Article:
For the new study, the research team used a new dataset that was created when NCAR scientists and study co-authors Roy Rasmussen, Changhai Liu, and Kyoko Ikeda ran the NCAR-based Weather Research and Forecasting (WRF) model at a resolution of 4 kilometers, fine enough to simulate individual storms. The simulations, which required a year to run, were performed on the Yellowstone system at the NCAR-Wyoming Supercomputing Center.
Prein and his co-authors used the new dataset to investigate changes in downpours over North America in detail. The researchers looked at how storms that occurred between 2000 and 2013 might change if they occurred instead in a climate that was 5 degrees Celsius (9 degrees Fahrenheit) warmer — the temperature increase expected by the end of the century if greenhouse gas emissions continue unabated.
Prein cautioned that this approach is a simplified way of comparing present and future climate. It doesn't reflect possible changes to storm tracks or weather systems associated with climate change. The advantage, however, is that scientists can more easily isolate the impact of additional heat and associated moisture on future storm formation.
"The ability to simulate realistic downpours is a quantum leap in climate modeling. This enables us to investigate changes in hourly rainfall extremes that are related to flash flooding for the very first time," Prein said. "To do this took a tremendous amount of computational resources."
Impacts vary across the U.S.
The study found that the number of summertime storms producing extreme precipitation is expected to increase across the entire country, though the amount varies by region. The Midwest, for example, sees an increase of zero to about 100 percent across swaths of Nebraska, the Dakotas, Minnesota, and Iowa. But the Gulf Coast, Alabama, Louisiana, Texas, New Mexico, Arizona, and Mexico all see increases ranging from 200 percent to more than 400 percent.
The study also found that the intensity of extreme rainfall events in the summer could increase across nearly the entire country, with some regions, including the Northeast and parts of the Southwest, seeing particularly large increases, in some cases of more than 70 percent.
A surprising result of the study is that extreme downpours will also increase in areas that are getting drier on average, especially in the Midwest. This is because moderate rainfall events that are the major source of moisture in this region during the summertime are expected to decrease significantly while extreme events increase in frequency and intensity. This shift from moderate to intense rainfall increases the potential for flash floods and mudslides, and can have negative impacts on agriculture.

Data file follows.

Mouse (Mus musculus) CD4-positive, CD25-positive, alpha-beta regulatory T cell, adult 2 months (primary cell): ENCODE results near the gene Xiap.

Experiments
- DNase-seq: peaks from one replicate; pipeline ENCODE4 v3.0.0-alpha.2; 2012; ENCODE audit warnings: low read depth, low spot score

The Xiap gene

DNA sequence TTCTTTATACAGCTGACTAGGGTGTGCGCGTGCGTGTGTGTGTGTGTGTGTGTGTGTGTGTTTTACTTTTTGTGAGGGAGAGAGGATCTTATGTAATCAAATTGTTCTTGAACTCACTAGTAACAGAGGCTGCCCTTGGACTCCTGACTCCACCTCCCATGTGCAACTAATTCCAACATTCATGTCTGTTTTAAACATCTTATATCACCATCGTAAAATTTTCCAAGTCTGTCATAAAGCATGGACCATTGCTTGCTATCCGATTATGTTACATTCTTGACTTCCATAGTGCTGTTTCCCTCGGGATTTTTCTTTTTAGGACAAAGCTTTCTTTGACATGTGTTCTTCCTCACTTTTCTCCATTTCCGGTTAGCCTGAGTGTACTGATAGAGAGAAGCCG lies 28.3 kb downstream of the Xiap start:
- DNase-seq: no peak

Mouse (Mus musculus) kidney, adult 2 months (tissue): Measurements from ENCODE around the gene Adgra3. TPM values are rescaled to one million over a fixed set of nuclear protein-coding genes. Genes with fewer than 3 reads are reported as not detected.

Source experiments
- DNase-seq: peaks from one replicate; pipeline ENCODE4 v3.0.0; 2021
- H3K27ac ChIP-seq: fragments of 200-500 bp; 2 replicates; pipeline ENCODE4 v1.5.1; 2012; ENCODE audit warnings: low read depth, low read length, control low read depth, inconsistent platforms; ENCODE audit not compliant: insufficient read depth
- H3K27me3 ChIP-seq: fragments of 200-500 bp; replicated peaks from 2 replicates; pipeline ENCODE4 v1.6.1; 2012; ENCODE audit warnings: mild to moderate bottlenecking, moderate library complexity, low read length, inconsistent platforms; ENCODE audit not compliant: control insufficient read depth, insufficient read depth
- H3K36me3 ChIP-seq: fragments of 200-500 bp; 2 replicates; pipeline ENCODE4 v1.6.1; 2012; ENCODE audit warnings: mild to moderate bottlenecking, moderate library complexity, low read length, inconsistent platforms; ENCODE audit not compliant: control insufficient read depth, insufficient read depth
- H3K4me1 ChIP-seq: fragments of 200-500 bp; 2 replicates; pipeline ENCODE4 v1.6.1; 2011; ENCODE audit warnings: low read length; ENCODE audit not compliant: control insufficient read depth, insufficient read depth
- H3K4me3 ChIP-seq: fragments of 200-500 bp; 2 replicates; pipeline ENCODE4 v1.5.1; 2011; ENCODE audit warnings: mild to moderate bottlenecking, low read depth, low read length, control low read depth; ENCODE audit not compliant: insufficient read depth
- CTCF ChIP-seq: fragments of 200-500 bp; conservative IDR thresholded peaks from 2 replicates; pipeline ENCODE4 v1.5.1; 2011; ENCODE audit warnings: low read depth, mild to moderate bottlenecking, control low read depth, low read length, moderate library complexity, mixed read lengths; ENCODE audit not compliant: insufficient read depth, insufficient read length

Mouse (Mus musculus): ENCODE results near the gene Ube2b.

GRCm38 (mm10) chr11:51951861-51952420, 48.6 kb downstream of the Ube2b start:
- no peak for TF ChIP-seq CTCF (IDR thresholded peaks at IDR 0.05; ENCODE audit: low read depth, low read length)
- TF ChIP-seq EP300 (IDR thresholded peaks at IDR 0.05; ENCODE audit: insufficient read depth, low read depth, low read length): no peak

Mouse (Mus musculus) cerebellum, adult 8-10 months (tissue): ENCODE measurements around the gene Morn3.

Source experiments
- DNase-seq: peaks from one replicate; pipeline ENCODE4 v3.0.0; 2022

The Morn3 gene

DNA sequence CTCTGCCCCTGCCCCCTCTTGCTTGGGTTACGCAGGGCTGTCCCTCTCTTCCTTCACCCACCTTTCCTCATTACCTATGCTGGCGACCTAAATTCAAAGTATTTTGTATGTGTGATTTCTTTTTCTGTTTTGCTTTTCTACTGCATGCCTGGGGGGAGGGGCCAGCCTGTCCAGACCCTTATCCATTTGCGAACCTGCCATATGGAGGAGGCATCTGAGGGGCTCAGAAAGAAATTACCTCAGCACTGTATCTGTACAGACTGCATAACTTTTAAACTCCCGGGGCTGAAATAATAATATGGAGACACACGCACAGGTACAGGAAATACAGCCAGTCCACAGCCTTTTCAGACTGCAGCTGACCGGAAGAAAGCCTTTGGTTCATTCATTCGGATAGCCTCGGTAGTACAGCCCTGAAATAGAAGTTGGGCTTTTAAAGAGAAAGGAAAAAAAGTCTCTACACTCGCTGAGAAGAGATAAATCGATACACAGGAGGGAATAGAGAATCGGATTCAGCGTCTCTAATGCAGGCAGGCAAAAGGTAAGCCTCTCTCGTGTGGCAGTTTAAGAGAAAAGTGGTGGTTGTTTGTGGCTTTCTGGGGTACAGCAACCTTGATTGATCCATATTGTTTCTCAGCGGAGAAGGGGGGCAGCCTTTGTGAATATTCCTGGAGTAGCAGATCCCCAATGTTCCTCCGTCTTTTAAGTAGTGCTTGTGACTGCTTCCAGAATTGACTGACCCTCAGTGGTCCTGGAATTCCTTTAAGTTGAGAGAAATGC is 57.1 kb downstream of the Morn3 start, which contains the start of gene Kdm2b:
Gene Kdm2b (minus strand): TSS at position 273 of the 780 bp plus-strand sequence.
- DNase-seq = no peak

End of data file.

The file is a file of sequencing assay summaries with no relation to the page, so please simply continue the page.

The study also investigated how the environmental conditions that produce the most severe downpours might change in the future. In today's climate, the storms with the highest hourly rainfall intensities form when the daily average temperature is somewhere between 20 and 25 degrees C (68 to 77 degrees F) and with high atmospheric moisture. When the temperature gets too hot, rainstorms become weaker or don't occur at all because the increase in atmospheric moisture cannot keep pace with the increase in temperature. This relative drying of the air robs the atmosphere of one of the essential ingredients needed to form a storm.
In the new study, the NCAR scientists found that storms may continue to intensify up to temperatures of 30 degrees C because of a more humid atmosphere. The result would be much more intense storms.
"Understanding how climate change may affect the environments that produce the most intense storms is essential because of the significant impacts that these kinds of storms have on society," Prein said.
Title: The future intensification of hourly precipitation extremes
Authors: Andreas F. Prein, Roy M. Rasmussen, Kyoko Ikeda, Changhai Liu, Martyn P. Clark, and Greg J. Holland
Journal: Nature Climate Change, DOI: 10.1038/NCLIMATE3168
ABSTRACT: Extreme precipitation intensities have increased in all regions of the Contiguous United States (CONUS)1 and are expected to further increase with warming at scaling rates of about 7% per degree Celsius, suggesting a significant increase of flash flood hazards due to climate change. However, the scaling rates between extreme precipitation and temperature are strongly dependent on the region, temperature, and moisture availability, which inhibits simple extrapolation of the scaling rate from past climate data into the future. Here we study observed and simulated changes in local precipitation extremes over the CONUS by analysing a very high resolution (4 km horizontal grid spacing) current and high-end climate scenario that realistically simulates hourly precipitation extremes. We show that extreme precipitation is increasing with temperature in moist, energy-limited, environments and decreases abruptly in dry, moisture-limited, environments. This novel framework explains the large variability in the observed and modelled scaling rates and helps with understanding the significant frequency and intensity increases in future hourly extreme precipitation events and their interaction with larger scales.
By Shanika Gunaratna
6 December 2016
“Though we would prefer to focus on our usual coverage of weather and climate science, in this case we felt it important to add our two cents,” the Weather Channel wrote in a post on its website Tuesday.
It firmly denied a claim that overall global temperatures are declining, an idea promoted by Breitbart and spread widely on social media.
The company was specifically concerned after Breitbart — the right-wing opinion website that had been led by President-elect Donald Trump’s chief advisor Steve Bannon — used a Weather Channel video clip atop an article that claimed the last three years of weather patterns represent “the final death rattle of the global warming scare.”